Gang colors flourish in farm country
| ORLAND, CALIF.
Glenn County is hardly a place that conjures up images of gang violence. This is a land scratched from the tender Sacramento Valley earth in endless rows of almond trees, nodding fields of wheat, and plains as flat and hot as a baking sheet.
Along Interstate 5 north, it is a rest stop on the way to no place in particular. In an area larger than Rhode Island, there are seven stoplights.
Yet it is here, in this isolated agricultural cradle, that someone stopping for gas was chased and stabbed for wearing rival gang colors. It is here that a teen was killed in a shooting at the local cinema.
The stories are the same across the iron belt of upper Minnesota, the cornfields of Illinois, and the alpine valleys of Utah. Rural America has a gang problem.
What began a decade ago with the widening of the drug trade and the migration of many gang members has now taken root in the heartland. Searching for a sense of belonging and the trappings of a seemingly more exciting urban life, farm workers' sons and high-school dropouts have swelled the ranks of rural gangs, bringing street fights and shootings to areas that had only seen such things on "NYPD Blue."
While gangs remain a more pressing problem in cities, their spread into even the most remote niches of America has upended the small-town idyll of communities nationwide. As a result, these towns are transforming their law-enforcement efforts, seeing gangs as a primary public-safety concern.
"There has been much more activity in rural areas ... in the past 10 years," says Walter Miller, a consultant to the US Department of Justice in Cambridge, Mass.
He himself documented the trend in one study for the Justice Department that traced youth gangs from 1970 to 1998. Most notably, 41 percent more cities with populations between 1,000 to 2,500 people saw gangs arrive by 1998.
The reasons for the jump vary from region to region. In Midwestern towns, law-enforcement officials say gangs in Chicago and Minneapolis have spread their crack-cocaine trade farther beyond beltways. "It's all price driven," says Jim Wright of the Minnesota Gang Strike Force in Duluth. "If you can drive five or six hours and make five times more money, you're going to do it."
The last two murders there have been gang-related, and when a gang member went on trial across the border in Wisconsin 1-1/2 years ago, the prosecutor's house was firebombed. In Mount Vernon, Ill., at the height of its gang problem in 1994, the community of 17,000 had six homicides.
Yet in many parts of the West, gangs seem to have flourished for a different reason: boredom. Here in Glenn County, where a trip to the big city means driving to Chico, gangs offer something to do - an escape from the agricultural depression that grips the county.
Authorities first started seeing gang graffiti in the early 1990s. Since then, a dozen gangs have sprouted among the 27,000 residents. Most are overwhelmingly Hispanic, and for these youths, the county is divided as clearly as Belfast. Orland and Hamilton City are split between the Surenos and the Nortenos - two Mexican gangs born in San Quentin prison in 1968. According to legend, a member of the Surenos moved to Orland, and a Hamilton City resident returned from prison as a Norteno, beginning the rivalry.
It's a typical pattern, says Joan Liquin of the Logan-Cache County Gang Project in Utah. Migration of gang members - either voluntarily or through juvenile-relocation programs - has spurred the growth of gangs in her area. In four years, the number of gang members there has risen from 45 to 330. As in Glenn County, most gang-related crimes have been minor: Thefts, vandalism, and fistfights top the list.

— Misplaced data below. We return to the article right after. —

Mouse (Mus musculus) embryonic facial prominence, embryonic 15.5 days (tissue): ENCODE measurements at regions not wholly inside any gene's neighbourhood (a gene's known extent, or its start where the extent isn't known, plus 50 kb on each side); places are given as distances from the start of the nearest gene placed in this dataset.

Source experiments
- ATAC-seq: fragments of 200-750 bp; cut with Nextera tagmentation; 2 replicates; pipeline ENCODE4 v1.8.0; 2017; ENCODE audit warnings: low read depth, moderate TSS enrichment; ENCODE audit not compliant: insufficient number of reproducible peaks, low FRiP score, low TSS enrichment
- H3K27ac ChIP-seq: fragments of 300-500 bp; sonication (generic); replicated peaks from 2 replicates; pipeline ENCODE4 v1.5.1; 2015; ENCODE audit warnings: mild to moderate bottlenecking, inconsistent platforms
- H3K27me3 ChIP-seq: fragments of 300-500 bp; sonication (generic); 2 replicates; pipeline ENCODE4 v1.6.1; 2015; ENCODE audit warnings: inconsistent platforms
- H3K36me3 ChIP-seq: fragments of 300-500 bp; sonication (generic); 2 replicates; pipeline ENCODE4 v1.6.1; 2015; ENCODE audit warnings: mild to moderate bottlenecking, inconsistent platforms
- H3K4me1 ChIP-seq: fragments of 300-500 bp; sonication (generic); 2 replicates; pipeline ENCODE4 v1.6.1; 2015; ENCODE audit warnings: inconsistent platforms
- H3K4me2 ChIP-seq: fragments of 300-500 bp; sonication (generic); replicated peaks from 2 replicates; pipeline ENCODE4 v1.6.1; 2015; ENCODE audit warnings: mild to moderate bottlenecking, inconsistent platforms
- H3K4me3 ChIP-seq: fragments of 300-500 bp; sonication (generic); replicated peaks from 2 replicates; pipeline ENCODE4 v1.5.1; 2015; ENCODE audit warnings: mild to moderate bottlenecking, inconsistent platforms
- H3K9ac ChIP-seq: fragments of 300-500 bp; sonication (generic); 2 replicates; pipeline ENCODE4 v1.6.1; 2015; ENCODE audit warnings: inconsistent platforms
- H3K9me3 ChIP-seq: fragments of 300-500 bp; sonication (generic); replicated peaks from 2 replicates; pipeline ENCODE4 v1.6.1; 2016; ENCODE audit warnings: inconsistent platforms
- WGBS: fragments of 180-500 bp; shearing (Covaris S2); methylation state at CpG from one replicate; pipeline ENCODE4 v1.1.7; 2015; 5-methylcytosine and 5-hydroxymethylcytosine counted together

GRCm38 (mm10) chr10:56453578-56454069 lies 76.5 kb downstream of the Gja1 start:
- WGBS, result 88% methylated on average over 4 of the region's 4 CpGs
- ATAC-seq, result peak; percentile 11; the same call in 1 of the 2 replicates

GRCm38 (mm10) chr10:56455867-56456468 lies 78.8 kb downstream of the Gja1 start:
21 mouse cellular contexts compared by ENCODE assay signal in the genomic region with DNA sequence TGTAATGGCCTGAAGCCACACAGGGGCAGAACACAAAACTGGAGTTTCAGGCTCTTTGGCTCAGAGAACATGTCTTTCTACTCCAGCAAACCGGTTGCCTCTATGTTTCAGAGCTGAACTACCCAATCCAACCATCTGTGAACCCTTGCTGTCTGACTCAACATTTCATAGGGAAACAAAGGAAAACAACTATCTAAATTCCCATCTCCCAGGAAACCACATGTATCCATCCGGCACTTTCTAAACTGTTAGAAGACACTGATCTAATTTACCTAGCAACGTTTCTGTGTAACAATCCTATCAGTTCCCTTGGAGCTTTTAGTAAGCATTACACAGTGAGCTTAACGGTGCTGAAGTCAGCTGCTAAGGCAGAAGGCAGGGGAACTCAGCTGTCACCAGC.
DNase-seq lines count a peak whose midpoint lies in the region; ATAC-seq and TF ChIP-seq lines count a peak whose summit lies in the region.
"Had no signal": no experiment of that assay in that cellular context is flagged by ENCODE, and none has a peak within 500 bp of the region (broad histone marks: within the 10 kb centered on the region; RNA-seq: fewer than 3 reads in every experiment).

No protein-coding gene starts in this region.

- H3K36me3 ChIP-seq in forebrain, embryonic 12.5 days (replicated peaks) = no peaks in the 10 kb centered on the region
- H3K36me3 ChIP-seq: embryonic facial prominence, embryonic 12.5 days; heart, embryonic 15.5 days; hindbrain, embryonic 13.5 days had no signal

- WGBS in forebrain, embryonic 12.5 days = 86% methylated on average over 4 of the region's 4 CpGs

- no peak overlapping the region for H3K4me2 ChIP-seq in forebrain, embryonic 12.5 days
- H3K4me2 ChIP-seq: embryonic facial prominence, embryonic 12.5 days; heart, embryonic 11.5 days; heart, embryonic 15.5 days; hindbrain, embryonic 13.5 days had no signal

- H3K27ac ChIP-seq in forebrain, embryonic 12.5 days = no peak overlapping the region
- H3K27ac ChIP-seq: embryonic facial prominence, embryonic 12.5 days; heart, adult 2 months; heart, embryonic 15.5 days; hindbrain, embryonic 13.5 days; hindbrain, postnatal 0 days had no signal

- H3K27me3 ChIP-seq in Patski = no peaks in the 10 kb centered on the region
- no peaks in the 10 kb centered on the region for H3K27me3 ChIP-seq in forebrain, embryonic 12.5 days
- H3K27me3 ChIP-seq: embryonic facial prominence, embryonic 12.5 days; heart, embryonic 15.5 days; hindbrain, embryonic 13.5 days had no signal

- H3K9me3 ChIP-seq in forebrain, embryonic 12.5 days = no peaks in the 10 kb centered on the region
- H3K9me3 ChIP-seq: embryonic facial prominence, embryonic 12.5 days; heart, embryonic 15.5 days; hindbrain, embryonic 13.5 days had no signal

These are charges that Francisco knows well. But the teen hardly seems like a gang-banger. For one, he smiles too much. In fact, he's good-natured and laughing, even when talking about run-ins with the police as a member of the Surenos.
He talks in past tense, though, because - with the help of Glenn County's Project Exito - he has dropped out.
"I just got tired of always getting in trouble," says Francisco (not his real name). "Half the guys I used to hang out with don't like me anymore.... But last time I got out of juvenile hall, I got tired of being there."
Standing nearby, Sal Hernandez and Ulises Tellechea long to hear these words more often. While the federally funded program brings together all sorts of people - from teachers to probation officers - to help at-risk teens, Messrs. Hernandez and Tellechea have the task of befriending as many gang members as possible.
In essence, their job is to hang out. On this day, they drive through Orland on the way to shoot hoops with some students in Hamilton City. At every stop, they talk to as many kids as they can. They plan activities for anyone who wants to come along - with the knowledge that gang ties are left behind.
They've taken one group to a Latino youth leadership conference and another to San Francisco to see Alcatraz and a baseball game. One weekend, they went camping in the foothills of the Sierra Nevada. The goal is to create mutual trust, and show kids a life beyond gangs.
There are setbacks, Tellechea says, like when a teen he's working with ends up back in juvenile hall - not to mention the fact that Orland and Hamilton City kids still won't do anything together. But many signs are positive, both here and nationwide.
National statistics suggest that rural gang activity peaked in the mid-1990s and is gradually declining. In Glenn County, law-enforcement officials see less graffiti and violence. The stabbing and shooting happened more than a year ago.
And Tellechea is also seeing a difference. "One of the kids asked me to go shopping because he didn't want to wear his gang clothes anymore," he says. "He said, 'I want to dress like you.' "